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The GW Hatchet

Serving the GW Community since 1904

The GW Hatchet

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Three alumni join Board of Trustees
By Hannah Marr, News Editor • June 21, 2024

Study: mental health issues on the rise

A nationwide study found that mental health issues among college freshmen are at the highest level they’ve been in 25 years, a finding which the director of the University Counseling Center said is in line with the increased number of UCC visits among all students.

The University of California, Los Angeles survey found a 12 percent drop since 1985 in the number of freshman students who rated their emotional health as “above average.” It also represents a 3.4 percentage point drop since last year.

The survey sampled 200,000 freshmen at colleges across the country.

UCC Director Dr. John Dages said the number of students seeking counseling for depression is on the rise, but said that doesn’t necessarily mean there is an increase in depression cases. He said the increase could be due to greater awareness of counseling options.

Dages said UCC visits from students have increased 20 percent this year, but added that visits from freshmen specifically have not increased over the last year.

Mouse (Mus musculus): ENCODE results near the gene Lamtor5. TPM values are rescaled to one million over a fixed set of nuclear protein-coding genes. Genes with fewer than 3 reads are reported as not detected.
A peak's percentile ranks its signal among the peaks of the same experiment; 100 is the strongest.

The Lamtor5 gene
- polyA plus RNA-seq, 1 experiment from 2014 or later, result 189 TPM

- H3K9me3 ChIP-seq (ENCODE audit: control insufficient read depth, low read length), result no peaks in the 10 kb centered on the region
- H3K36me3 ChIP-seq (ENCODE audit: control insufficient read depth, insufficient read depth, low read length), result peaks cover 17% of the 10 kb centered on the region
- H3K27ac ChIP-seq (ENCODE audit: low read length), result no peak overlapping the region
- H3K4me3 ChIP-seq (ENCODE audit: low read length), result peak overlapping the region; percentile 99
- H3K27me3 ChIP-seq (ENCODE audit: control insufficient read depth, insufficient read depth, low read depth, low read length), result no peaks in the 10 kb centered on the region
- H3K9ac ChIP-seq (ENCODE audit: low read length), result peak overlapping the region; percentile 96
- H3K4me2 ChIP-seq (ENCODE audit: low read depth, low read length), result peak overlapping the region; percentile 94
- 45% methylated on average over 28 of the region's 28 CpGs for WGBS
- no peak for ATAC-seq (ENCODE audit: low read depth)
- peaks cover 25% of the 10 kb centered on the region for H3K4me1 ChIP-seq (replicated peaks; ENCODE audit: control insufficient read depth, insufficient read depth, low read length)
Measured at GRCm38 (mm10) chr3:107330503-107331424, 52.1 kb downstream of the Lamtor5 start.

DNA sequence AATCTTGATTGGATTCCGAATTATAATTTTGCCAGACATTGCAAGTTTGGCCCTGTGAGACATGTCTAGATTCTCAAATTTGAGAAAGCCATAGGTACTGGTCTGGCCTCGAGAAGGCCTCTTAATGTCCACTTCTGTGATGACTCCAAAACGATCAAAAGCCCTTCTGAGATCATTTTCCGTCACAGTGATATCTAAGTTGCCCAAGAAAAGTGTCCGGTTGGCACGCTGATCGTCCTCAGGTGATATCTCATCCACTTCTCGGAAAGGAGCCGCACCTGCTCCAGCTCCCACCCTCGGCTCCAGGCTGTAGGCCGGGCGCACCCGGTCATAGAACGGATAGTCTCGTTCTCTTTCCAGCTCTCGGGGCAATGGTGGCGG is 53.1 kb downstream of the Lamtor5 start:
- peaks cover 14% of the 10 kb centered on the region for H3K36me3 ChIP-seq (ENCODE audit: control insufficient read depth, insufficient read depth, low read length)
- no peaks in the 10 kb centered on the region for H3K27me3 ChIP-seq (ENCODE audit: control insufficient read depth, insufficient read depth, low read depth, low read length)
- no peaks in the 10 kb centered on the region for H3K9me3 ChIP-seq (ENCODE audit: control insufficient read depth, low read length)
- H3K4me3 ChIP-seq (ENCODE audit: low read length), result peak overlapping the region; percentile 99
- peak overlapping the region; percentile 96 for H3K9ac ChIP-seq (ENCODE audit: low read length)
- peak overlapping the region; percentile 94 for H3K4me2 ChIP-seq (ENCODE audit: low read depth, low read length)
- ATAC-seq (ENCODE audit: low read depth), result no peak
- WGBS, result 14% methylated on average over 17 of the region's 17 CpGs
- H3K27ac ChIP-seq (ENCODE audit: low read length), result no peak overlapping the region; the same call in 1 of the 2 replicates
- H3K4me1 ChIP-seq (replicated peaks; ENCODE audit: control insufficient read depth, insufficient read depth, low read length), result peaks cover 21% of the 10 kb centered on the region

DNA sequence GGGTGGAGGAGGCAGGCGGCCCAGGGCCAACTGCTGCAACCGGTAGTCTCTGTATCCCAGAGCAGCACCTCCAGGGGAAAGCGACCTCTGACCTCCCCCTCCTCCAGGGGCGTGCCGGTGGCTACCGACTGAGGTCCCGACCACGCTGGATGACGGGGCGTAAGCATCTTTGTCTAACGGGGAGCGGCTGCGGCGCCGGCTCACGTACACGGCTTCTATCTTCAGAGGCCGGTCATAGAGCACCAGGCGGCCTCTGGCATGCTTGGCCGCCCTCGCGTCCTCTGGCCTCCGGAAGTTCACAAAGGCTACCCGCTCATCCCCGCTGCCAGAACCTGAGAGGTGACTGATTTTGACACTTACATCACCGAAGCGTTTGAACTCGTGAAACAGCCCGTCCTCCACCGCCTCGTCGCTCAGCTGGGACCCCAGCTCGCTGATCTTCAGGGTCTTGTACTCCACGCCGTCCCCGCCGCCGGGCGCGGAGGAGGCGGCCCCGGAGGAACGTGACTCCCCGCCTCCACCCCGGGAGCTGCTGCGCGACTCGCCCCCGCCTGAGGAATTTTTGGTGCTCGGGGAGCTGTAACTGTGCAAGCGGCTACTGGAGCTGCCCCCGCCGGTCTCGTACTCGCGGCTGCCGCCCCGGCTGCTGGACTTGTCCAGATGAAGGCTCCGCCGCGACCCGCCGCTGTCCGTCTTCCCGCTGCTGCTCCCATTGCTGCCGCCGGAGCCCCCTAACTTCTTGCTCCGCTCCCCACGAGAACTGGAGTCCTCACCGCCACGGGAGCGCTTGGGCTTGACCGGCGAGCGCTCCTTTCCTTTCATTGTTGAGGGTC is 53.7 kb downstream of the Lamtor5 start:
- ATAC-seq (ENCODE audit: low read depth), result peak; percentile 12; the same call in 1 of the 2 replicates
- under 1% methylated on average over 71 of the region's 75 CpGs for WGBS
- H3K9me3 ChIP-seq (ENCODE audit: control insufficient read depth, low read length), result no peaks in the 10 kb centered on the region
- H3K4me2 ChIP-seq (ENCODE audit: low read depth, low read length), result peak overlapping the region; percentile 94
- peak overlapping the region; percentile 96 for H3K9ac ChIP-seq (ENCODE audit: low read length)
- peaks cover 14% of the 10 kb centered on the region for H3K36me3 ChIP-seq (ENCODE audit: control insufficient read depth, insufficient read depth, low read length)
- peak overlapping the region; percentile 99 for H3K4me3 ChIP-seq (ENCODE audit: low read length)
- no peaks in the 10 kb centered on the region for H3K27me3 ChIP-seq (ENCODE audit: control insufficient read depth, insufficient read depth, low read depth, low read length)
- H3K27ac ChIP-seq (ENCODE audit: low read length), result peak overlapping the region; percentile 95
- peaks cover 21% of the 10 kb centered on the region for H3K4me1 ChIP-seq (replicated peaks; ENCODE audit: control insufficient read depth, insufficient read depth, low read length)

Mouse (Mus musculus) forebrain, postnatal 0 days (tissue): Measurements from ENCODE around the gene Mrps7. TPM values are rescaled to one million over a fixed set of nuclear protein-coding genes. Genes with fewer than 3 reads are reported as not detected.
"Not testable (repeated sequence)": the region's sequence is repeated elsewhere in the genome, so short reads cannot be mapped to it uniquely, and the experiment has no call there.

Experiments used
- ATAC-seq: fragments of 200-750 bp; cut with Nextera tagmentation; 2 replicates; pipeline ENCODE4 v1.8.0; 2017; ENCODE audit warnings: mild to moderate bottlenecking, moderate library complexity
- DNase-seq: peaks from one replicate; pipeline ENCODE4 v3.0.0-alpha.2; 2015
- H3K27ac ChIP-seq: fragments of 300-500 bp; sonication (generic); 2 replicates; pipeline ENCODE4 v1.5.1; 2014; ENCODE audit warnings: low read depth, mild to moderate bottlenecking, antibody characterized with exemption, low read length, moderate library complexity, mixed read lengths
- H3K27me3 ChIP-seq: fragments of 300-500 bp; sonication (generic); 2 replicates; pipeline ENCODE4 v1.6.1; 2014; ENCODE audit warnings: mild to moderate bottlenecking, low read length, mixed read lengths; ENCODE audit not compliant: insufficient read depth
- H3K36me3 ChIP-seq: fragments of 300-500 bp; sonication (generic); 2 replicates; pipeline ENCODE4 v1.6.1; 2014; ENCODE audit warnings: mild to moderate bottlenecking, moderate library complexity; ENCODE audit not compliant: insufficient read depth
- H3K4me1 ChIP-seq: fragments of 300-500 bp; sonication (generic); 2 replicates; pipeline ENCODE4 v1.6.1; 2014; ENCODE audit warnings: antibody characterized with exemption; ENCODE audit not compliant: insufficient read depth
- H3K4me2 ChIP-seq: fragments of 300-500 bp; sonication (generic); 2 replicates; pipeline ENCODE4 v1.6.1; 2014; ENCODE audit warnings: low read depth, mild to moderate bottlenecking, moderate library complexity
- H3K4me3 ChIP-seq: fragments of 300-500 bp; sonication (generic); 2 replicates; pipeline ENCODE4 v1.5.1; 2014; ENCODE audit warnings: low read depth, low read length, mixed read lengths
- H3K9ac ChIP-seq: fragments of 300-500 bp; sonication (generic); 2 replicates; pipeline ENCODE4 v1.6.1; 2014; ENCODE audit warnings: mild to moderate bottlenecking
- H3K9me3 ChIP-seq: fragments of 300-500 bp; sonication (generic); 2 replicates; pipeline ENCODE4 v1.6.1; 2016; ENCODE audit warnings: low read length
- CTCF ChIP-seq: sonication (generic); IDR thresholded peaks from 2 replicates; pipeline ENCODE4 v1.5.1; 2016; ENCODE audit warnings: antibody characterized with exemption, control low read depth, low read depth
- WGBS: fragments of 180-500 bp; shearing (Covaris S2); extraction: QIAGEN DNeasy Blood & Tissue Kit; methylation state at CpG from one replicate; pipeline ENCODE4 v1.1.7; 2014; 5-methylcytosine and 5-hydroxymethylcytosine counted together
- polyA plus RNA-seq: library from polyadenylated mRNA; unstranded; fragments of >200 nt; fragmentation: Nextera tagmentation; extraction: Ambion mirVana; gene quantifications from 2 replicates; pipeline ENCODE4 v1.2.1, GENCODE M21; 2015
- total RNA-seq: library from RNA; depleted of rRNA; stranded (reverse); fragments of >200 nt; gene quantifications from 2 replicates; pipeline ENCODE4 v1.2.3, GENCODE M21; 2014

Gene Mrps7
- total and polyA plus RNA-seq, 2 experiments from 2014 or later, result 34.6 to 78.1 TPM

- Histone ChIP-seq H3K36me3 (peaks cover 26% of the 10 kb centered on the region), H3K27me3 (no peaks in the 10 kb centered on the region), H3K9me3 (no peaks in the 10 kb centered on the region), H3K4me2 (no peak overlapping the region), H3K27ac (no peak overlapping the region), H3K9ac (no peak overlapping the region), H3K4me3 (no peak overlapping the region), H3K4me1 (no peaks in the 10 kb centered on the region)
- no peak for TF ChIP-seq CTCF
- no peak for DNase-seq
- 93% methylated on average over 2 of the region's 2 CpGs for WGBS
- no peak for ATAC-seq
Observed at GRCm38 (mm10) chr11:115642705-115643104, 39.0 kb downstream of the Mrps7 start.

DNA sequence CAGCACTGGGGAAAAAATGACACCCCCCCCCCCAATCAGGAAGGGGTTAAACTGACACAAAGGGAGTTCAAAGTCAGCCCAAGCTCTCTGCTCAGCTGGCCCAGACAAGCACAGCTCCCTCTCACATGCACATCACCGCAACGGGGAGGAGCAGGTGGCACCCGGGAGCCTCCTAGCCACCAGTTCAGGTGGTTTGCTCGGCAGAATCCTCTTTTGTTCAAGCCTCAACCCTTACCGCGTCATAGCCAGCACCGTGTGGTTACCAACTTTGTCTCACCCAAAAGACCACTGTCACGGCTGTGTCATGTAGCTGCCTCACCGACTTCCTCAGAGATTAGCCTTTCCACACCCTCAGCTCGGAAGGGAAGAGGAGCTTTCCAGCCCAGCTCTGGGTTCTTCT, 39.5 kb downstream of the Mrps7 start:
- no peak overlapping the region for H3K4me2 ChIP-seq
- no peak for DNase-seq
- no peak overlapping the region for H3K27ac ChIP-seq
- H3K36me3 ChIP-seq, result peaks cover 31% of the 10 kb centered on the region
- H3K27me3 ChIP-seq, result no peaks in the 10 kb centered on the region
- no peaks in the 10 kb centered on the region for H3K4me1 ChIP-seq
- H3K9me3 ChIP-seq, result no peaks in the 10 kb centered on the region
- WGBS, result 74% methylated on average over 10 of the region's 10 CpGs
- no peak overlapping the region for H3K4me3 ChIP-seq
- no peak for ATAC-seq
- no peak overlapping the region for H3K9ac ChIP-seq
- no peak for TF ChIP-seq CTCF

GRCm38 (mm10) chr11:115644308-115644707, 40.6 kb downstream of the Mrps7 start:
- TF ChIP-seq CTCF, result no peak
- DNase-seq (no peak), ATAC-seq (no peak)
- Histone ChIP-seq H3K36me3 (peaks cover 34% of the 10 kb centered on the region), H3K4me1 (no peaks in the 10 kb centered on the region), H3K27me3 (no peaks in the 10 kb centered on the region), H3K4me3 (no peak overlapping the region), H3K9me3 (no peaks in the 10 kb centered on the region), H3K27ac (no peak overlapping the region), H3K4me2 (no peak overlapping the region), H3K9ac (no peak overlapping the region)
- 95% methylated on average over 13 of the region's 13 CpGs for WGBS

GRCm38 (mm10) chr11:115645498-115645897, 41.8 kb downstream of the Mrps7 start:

He attributed the decline in emotional health to a potential increase in stress levels. Seventy-five percent of freshmen surveyed said they feel an above-average drive to succeed prompting higher levels of stress.

“Freshmen may have additional stress due to adjustment-related issues, such as moving away from home, making new friends, managing roommate conflict and feeling more pressure to succeed than in the past,” Dages said.

Dages said the UCC has been increasing its outreach efforts to make students aware of the resources available to them on campus.

Freshmen interviewed said they have felt stress since coming to college.

“I am stressed,” said freshman Catherine Blauch. “My work load is heavier. Unlike in high school, I have to get my work done more on my time. There is more competition now.”

Other freshmen cited economic woes as added stressors, according to the study, with the promise of a tough job market looming after graduation.

The survey found that freshmen reported feeling heightened stress levels even back in high school. Twenty-nine percent of students said they felt overwhelmed during their senior years, a 2 percent increase from a year ago.

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